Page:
Friday, October 25, 2013


Stockpanel shelters are very useful to me: they are inexpensive, quick to construct, and can be taken apart and reassembled in a different location or configuration. And this is key: as long as I can drive fenceposts and out-wrestle the wonderful but awkward 16' stock panels, I can put up these arched bungalows by myself – Requirement #1 for most projects here.

Recognize these tykes? It's Violet and Lily of the Valley, at just 5 days old. Their Mama, LeShodu, gave birth to them in that crude-but-cozy, rainproof, bug-screened bungalow.
The basic idea is simple, and you've probably seem similar shelters used for everything from extending a growing season to housing a flock of hens. Google "stock panel hoop house" and prepare to be inspired. Many designs are much nicer than mine, and maybe someday I'll come up with something that does more than keep the goats comfortable. But that will be Someday.

"2x4 local roughcut: Check."

Meanwhile, despite the rough-and-ready appearance of my goat bungalows, the goats seem to enjoy them. I've built them wide and low, narrow and tall, one panel or two panels deep, with and without gates, with rain flaps and bugscreens, etc., etc. With each new shelter, I tinker with some aspect of the design and then spend the next few seasons watching to see what works structurally (especially with snow), and what features the goats utilize.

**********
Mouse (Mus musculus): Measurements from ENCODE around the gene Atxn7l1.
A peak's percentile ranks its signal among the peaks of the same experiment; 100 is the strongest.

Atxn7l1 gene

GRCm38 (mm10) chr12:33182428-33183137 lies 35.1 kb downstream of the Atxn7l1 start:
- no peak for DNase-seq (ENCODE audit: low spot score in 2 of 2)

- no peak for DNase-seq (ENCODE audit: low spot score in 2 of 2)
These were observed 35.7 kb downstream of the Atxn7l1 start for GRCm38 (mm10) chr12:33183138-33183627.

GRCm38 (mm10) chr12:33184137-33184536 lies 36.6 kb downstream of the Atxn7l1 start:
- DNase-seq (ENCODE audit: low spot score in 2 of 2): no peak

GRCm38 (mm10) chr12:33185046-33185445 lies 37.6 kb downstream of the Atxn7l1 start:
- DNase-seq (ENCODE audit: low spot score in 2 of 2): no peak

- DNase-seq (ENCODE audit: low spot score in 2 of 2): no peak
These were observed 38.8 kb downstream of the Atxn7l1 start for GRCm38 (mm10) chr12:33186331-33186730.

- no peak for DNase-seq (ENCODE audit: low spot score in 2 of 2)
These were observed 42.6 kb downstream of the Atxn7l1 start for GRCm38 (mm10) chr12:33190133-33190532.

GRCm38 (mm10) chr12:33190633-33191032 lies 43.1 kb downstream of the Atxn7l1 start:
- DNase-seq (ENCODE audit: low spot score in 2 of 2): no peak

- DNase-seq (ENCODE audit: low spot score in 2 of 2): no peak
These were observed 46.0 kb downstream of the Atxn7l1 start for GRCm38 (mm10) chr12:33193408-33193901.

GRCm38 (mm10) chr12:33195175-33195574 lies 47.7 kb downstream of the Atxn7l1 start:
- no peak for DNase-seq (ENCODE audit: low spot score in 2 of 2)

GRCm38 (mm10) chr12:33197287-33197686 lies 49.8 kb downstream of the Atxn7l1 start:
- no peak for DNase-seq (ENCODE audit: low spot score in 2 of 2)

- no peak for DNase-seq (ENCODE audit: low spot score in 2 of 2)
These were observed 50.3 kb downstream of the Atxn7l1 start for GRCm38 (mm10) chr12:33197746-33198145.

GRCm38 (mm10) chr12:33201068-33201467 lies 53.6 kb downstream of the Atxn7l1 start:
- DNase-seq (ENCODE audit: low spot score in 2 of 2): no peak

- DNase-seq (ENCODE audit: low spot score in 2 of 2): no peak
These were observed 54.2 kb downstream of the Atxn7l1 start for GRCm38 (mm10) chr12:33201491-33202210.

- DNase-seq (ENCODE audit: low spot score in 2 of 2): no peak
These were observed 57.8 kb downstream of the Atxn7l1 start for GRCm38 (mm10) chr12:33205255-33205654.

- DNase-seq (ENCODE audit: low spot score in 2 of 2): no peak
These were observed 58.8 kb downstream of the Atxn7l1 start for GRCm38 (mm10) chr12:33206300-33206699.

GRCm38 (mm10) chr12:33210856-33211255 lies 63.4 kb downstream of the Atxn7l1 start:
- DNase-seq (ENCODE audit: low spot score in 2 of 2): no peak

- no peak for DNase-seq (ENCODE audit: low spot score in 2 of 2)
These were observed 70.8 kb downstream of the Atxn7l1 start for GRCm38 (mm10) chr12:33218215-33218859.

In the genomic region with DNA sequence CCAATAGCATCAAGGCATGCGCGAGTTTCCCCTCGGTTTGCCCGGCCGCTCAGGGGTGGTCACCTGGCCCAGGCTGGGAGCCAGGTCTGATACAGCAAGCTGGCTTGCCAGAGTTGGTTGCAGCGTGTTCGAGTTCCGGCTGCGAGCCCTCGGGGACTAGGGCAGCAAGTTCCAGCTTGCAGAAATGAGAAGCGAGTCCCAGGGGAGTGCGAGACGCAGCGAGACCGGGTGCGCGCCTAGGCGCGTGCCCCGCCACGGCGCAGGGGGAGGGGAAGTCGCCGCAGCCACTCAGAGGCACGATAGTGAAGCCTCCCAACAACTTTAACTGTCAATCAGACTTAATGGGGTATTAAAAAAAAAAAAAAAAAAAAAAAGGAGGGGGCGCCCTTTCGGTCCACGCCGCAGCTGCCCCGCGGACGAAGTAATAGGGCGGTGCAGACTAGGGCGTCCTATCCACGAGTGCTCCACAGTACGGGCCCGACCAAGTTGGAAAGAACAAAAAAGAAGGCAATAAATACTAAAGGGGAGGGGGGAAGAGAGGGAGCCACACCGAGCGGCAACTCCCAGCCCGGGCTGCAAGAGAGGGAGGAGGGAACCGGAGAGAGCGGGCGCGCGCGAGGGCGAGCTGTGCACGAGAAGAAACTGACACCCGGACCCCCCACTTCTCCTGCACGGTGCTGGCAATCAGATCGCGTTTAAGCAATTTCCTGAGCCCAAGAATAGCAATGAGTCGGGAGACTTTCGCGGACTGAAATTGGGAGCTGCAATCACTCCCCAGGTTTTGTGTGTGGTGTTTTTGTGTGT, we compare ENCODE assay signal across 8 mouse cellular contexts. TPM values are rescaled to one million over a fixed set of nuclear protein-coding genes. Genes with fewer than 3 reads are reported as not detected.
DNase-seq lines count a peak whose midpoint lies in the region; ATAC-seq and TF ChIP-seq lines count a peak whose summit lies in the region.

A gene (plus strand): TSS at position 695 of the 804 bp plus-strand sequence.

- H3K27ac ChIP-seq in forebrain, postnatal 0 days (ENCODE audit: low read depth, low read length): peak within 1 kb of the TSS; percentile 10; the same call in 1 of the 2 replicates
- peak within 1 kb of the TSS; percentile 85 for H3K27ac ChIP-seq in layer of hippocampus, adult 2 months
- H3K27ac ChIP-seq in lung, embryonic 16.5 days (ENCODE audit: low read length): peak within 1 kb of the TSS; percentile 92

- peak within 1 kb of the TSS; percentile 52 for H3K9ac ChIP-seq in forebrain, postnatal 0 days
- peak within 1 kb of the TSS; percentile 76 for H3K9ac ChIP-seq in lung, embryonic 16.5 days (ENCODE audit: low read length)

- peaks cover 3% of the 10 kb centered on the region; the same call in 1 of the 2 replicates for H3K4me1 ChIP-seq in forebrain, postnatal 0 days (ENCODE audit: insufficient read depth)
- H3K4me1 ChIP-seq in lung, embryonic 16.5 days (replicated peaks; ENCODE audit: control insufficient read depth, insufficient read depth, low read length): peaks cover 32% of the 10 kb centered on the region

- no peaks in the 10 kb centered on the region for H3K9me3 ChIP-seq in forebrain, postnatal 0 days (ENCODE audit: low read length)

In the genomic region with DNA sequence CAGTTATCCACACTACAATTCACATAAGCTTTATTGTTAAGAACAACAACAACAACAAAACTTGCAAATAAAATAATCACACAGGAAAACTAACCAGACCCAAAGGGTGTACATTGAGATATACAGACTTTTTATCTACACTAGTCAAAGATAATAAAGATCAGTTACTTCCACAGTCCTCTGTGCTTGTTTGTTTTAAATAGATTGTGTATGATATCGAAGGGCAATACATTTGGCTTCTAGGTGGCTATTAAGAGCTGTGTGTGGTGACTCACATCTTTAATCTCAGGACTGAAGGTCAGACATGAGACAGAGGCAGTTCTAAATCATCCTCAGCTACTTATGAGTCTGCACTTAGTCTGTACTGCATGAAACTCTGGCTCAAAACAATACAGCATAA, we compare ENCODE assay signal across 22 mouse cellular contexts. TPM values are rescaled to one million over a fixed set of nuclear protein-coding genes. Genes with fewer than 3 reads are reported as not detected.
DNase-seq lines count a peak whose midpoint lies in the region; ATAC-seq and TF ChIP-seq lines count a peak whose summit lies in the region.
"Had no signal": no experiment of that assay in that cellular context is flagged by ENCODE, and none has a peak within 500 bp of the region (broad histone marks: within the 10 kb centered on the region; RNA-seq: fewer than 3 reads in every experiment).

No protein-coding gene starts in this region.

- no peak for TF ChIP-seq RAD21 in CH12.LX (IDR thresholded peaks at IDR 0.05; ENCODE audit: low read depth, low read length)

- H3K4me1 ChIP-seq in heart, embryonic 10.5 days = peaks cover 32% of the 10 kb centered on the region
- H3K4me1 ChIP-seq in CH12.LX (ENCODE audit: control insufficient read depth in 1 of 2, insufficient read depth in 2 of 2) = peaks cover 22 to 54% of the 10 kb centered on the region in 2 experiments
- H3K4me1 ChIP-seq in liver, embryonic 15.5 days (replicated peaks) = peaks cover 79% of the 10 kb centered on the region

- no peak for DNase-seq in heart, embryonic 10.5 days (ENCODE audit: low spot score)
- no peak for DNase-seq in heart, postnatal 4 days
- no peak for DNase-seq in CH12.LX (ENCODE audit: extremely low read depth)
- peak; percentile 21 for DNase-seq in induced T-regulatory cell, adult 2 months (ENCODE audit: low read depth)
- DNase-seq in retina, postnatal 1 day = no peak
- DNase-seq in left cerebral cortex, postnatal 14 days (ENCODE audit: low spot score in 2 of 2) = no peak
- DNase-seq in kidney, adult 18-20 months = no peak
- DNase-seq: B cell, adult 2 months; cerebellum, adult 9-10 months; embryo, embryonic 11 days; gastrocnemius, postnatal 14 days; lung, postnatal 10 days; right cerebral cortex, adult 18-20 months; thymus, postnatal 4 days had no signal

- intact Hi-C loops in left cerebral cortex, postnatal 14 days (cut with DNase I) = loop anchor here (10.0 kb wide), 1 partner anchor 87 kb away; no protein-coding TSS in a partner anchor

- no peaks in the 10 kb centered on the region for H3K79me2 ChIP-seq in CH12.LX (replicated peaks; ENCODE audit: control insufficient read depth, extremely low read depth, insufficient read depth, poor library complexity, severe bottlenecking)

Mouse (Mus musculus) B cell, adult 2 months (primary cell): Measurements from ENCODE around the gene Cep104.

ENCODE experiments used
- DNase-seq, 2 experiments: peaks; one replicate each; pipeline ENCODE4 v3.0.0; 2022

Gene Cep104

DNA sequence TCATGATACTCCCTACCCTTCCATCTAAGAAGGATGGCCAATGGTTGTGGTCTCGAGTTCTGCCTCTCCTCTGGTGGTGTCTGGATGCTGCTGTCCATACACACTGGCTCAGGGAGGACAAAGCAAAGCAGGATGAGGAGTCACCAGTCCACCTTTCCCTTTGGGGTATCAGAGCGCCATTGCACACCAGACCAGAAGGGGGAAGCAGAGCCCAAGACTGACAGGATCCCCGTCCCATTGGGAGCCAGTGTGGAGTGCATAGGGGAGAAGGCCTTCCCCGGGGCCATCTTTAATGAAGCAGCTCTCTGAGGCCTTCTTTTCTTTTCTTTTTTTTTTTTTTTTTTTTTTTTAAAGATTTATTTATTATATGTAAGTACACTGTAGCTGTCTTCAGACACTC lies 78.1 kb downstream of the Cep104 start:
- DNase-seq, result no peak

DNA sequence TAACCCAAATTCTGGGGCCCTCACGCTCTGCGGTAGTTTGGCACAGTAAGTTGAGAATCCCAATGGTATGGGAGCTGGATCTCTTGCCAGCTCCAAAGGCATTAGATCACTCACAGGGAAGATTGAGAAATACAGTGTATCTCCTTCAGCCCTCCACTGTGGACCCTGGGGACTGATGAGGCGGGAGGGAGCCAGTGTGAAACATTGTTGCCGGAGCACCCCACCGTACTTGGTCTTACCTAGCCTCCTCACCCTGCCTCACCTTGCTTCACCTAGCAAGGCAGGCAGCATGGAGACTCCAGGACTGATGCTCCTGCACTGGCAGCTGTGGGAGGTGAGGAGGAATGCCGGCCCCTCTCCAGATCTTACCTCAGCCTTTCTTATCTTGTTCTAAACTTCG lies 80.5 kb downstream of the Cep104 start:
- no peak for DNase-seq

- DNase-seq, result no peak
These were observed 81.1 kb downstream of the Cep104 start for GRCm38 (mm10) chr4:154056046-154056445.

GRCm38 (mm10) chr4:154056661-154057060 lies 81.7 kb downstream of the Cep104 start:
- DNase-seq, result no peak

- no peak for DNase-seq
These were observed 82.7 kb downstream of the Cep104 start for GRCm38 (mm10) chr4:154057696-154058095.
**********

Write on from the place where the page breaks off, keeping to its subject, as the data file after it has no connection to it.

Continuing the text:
My goats have multiple options for shelter, but generally spend most of their time outside anyway - even on the current cold nights, for example, they are choosing to sleep out in the paddock. But rain is a problem. Goats don't like to get wet and it is not healthy for them, so it's very important that they can get under cover when they choose. And since unnecessary squabbling between the goats puts an equally unnecessary line between my eyebrows, I'd rather just build extra shelters than have goats pushing each other around over one "best" spot.

Violet and Lily again - all grown up! - assessing materials.

One problem with shelters built on the ground: during long wet seasons, the ground gets soggy. Continually adding extra hay for bedding is costly, wasteful, and not terribly effective anyway. I tried putting a piece of plywood under the bedding in the a-frame chalet last year, but it wasn't much of an answer - turned into sort of a muck-and-plywood sandwich.

This Spring, I added a 4" high plywood platform in the middle of one bungalow, and got much closer to a solution. The platform has been both popular with the goats (LeShodu considers it her Royal Dais, but others have a turn) and effective in regards to mud. Also - bonus! - it created a very easy way to collect straight goat poop every day. A couple of swipes and a shovelful of pellets go straight into the nearest garden, a few strides away.